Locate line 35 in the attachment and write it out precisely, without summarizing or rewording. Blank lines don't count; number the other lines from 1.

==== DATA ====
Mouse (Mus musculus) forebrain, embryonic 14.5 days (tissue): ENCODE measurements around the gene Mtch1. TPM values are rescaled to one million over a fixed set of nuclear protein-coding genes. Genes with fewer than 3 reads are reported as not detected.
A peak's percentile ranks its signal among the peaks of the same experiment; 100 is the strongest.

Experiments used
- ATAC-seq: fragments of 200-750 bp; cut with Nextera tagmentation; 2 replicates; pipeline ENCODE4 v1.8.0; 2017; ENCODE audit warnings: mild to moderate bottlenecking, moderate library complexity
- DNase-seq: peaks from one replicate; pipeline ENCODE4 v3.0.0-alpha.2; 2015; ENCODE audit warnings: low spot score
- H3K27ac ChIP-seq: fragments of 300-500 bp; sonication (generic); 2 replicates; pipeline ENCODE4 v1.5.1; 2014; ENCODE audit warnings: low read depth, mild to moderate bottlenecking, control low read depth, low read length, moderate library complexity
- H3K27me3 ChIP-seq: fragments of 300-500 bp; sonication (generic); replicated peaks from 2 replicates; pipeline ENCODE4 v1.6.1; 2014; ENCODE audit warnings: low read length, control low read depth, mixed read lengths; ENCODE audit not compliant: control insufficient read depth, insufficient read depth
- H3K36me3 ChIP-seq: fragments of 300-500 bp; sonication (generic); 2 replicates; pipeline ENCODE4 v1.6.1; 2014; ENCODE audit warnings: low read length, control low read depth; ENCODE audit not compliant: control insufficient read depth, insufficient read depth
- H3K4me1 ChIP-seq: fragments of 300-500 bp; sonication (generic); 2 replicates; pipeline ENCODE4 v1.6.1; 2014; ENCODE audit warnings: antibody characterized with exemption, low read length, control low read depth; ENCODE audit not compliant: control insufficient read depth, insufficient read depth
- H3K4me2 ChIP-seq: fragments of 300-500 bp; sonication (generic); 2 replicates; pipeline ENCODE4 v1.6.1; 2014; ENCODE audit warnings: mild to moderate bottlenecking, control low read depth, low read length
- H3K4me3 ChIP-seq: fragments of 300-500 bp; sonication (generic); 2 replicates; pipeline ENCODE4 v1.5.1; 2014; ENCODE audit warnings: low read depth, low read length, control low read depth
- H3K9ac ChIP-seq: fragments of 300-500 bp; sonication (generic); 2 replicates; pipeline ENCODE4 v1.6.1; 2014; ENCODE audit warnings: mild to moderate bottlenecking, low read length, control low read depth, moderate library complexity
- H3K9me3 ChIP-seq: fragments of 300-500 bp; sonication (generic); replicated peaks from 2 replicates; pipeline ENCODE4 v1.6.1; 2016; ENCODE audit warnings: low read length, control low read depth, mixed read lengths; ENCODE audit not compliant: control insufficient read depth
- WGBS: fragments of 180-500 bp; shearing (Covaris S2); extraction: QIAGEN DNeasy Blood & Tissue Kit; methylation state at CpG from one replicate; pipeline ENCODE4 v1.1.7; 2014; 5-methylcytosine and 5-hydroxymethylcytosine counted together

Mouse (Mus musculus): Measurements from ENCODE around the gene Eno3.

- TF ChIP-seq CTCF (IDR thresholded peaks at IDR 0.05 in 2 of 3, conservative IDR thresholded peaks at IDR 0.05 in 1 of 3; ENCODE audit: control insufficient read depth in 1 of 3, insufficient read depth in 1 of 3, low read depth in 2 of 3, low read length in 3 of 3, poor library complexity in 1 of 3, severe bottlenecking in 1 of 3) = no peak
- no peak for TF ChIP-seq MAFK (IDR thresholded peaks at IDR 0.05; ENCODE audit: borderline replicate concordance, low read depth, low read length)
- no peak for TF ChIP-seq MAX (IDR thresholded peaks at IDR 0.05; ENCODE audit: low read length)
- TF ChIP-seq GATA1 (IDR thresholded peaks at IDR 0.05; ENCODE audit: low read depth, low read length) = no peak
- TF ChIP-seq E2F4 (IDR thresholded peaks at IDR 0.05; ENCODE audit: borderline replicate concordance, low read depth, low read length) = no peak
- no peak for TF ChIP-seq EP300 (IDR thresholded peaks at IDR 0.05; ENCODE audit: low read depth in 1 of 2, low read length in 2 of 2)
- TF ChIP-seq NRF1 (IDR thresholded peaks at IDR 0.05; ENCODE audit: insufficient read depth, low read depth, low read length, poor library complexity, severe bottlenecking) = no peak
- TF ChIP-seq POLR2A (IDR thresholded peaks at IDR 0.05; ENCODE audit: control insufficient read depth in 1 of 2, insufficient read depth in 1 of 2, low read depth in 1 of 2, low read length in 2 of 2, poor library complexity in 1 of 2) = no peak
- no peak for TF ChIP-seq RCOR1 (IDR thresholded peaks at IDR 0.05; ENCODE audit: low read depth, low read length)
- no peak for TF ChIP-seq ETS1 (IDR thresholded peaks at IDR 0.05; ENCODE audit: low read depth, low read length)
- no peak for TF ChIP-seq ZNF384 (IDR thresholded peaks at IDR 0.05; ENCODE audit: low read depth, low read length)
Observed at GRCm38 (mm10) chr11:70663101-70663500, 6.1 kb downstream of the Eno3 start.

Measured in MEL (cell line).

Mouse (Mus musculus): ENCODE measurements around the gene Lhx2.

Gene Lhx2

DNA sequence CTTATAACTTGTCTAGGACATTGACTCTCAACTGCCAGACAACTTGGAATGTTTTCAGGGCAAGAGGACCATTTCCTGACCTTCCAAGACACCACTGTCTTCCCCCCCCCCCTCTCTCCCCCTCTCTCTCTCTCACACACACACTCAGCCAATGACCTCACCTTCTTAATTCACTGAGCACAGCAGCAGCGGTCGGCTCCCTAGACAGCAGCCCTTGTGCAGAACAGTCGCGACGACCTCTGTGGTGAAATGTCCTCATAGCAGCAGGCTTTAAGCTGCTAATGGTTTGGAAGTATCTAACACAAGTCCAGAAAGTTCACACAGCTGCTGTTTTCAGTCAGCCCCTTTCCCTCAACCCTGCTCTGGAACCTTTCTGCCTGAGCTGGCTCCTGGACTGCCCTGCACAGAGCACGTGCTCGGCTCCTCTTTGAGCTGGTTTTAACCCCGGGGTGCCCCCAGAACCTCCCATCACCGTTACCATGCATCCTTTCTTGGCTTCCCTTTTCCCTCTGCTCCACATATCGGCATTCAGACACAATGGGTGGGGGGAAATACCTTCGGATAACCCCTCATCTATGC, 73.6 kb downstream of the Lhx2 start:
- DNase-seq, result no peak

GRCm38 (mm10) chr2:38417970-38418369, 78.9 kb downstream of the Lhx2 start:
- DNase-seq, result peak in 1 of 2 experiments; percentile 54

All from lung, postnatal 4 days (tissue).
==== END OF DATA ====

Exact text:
All from lung, postnatal 4 days (tissue).